Zoom Settles with FTC After Charges it Misled Customers
The Federal Trade Commission (FTC) has announced a settlement with Zoom after arguing that the video conferencing firm gave users a false sense of security by misleading them on key encryption and other features.
The original FTC complaint alleged that, since 2016, Zoom had falsely claimed it offered “end-to-end 256-bit encryption” when in fact it offered a lower level of encryption and kept hold of a cryptographic key, theoretically allowing it to access or provide access to customer meetings.
The FTC also said that Zoom falsely claimed that recorded meetings stored on the company’s cloud were immediately encrypted, when they were actually stored unencrypted for up to 60 days.
"During the pandemic, practically everyone — families, schools, social groups, businesses — is using video conferencing to communicate, making the security of these platforms more critical than ever," said Andrew Smith, director of the FTC's Bureau of Consumer Protection.
"Zoom's security practices didn't line up with its promises, and this action will help to make sure that Zoom meetings and data about Zoom users are protected."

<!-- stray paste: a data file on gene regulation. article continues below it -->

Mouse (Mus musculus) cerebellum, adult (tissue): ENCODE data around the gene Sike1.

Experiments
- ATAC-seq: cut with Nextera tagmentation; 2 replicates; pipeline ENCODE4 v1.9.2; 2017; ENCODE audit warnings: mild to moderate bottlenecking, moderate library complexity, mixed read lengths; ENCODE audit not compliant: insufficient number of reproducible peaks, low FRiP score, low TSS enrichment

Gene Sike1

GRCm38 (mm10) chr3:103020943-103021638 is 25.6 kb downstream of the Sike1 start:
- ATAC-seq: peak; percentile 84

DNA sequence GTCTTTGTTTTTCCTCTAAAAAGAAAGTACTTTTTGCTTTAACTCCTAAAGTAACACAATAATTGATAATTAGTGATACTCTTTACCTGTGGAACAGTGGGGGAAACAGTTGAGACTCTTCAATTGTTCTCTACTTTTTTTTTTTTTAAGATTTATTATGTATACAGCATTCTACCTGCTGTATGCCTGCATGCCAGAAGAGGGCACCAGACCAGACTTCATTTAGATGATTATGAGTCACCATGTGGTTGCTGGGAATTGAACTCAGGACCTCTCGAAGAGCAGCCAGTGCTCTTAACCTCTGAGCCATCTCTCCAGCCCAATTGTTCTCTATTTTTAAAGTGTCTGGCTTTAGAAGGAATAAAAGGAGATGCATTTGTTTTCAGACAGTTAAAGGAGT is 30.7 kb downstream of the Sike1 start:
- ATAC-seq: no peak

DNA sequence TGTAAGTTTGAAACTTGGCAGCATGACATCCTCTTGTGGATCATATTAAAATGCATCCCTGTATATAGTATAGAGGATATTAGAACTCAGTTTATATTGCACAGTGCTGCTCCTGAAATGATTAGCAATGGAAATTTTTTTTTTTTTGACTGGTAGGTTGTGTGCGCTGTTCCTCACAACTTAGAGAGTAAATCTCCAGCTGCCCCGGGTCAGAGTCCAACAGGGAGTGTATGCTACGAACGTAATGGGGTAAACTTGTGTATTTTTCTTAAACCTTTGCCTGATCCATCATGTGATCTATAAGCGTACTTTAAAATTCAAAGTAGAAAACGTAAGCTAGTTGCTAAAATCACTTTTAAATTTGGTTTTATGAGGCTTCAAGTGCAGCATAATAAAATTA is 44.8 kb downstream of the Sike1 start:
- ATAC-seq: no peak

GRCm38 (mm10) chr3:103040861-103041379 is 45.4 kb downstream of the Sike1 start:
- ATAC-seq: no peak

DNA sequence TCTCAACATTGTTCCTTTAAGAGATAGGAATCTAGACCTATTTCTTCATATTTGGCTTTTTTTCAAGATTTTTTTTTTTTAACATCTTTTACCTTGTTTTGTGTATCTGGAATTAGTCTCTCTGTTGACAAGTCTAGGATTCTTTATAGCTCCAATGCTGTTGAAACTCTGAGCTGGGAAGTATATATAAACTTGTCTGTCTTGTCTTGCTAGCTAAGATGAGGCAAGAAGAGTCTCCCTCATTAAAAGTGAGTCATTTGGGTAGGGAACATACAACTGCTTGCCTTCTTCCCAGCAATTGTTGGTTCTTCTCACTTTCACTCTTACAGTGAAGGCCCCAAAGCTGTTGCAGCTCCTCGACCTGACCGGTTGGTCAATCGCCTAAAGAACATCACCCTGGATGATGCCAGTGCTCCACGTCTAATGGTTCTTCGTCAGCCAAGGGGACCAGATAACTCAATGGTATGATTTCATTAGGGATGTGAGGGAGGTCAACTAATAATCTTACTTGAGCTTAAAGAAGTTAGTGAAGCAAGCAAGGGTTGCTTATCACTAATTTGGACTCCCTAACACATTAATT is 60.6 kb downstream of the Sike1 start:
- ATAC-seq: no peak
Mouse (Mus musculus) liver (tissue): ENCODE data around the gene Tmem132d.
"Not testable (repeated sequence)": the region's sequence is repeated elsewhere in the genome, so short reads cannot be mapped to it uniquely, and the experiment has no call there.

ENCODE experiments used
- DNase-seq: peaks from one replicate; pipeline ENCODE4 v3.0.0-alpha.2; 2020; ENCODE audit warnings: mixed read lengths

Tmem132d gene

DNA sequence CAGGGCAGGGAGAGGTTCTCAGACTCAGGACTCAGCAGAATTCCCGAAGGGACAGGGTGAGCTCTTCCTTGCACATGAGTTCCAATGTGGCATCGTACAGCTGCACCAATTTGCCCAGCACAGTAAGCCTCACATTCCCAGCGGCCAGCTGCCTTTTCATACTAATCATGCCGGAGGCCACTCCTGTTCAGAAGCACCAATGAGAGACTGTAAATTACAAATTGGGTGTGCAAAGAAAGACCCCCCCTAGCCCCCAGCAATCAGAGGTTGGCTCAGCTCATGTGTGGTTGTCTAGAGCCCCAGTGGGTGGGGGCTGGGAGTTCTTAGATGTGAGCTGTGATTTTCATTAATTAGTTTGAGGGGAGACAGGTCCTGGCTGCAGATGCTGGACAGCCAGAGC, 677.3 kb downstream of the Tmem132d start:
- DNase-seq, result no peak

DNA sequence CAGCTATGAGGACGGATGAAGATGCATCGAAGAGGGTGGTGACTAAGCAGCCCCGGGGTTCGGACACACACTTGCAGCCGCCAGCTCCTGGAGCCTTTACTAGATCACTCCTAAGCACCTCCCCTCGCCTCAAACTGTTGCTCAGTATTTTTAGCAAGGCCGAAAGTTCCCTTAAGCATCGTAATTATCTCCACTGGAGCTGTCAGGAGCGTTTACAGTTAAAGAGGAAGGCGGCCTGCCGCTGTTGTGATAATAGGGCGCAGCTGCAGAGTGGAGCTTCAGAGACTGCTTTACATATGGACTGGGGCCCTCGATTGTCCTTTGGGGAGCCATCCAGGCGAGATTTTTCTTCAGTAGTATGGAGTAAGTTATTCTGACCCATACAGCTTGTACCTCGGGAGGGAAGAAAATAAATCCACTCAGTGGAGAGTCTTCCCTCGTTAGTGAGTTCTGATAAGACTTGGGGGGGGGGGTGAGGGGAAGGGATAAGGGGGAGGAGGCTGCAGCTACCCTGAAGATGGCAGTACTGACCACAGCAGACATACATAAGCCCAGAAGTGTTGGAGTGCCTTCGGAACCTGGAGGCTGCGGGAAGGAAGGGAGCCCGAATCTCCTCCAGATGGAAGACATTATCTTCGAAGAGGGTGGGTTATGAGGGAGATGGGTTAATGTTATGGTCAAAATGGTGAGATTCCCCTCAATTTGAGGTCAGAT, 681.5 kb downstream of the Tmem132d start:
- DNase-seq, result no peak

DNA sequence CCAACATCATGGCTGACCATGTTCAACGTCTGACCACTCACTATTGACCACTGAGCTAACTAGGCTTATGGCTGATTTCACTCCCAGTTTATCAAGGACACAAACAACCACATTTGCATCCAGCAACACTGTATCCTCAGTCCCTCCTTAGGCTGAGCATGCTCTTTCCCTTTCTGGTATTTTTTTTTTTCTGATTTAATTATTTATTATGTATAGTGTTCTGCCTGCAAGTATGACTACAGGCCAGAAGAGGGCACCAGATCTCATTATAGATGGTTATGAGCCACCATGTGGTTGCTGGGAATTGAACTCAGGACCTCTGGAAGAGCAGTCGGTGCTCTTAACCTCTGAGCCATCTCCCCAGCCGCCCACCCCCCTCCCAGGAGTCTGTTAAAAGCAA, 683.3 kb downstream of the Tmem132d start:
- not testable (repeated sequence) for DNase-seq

Other complaints the FTC had included the secret installation of a ZoomOpener web server on its Mac desktop application in 2018, to ensure the app automatically launched without triggering Safari safeguards.
The server represented a hidden security risk to customers and in some circumstances would reinstall Zoom even after it had been removed.
As part of the settlement, Zoom agreed to several measures including: implementing a vulnerability program; documenting security risks annually and developing safeguards; and deploying multi-factor authentication, data deletion and other security features.
The firm has also agreed to a biennial independent assessment of its security program and is prohibited from making further misrepresentations about its privacy and security practices.
Zoom recently began rolling out end-to-end encryption for all of its users.